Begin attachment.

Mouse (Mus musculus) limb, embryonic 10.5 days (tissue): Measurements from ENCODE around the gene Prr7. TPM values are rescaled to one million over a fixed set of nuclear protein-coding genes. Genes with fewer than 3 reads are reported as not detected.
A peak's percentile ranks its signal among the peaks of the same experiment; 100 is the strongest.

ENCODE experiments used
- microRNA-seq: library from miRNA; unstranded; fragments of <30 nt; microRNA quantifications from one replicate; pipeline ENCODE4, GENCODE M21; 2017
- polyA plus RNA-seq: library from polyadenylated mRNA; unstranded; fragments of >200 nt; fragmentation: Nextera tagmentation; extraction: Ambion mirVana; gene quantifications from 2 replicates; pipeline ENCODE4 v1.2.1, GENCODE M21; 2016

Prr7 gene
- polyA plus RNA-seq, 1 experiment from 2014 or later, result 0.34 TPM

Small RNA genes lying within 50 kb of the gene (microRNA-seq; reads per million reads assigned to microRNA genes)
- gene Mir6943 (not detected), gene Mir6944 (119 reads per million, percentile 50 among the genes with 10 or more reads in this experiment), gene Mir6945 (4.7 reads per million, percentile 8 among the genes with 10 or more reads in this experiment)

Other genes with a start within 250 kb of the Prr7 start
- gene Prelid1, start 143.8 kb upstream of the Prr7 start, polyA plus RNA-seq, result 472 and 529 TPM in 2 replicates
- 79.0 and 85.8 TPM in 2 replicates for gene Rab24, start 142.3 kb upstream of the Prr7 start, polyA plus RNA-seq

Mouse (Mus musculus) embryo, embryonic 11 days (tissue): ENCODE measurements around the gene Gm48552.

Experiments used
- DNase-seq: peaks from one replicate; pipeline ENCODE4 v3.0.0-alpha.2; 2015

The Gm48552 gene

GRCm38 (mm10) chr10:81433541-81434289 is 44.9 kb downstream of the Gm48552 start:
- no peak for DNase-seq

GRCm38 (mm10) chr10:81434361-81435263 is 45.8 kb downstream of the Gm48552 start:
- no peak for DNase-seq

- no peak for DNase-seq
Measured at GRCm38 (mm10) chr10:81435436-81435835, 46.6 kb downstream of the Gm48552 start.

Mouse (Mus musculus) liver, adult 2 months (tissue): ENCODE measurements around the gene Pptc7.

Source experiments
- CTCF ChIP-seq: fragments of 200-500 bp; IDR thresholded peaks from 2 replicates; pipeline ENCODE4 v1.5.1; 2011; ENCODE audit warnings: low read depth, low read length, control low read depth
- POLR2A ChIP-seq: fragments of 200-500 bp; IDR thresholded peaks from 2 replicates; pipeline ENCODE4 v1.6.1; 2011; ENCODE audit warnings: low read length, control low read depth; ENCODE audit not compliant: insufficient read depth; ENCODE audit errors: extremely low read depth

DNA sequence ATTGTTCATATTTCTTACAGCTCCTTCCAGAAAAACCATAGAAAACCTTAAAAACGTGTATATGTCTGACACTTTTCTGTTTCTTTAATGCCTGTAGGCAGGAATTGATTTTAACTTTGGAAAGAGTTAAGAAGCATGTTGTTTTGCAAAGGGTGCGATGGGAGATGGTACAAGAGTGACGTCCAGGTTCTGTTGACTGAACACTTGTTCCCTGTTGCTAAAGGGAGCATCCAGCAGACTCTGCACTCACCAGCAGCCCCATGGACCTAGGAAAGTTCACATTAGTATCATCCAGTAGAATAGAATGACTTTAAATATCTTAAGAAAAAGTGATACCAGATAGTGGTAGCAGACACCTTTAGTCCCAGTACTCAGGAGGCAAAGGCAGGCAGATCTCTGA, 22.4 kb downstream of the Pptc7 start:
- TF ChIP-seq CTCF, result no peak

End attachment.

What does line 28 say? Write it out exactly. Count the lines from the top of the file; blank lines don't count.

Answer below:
- TF ChIP-seq CTCF, result no peak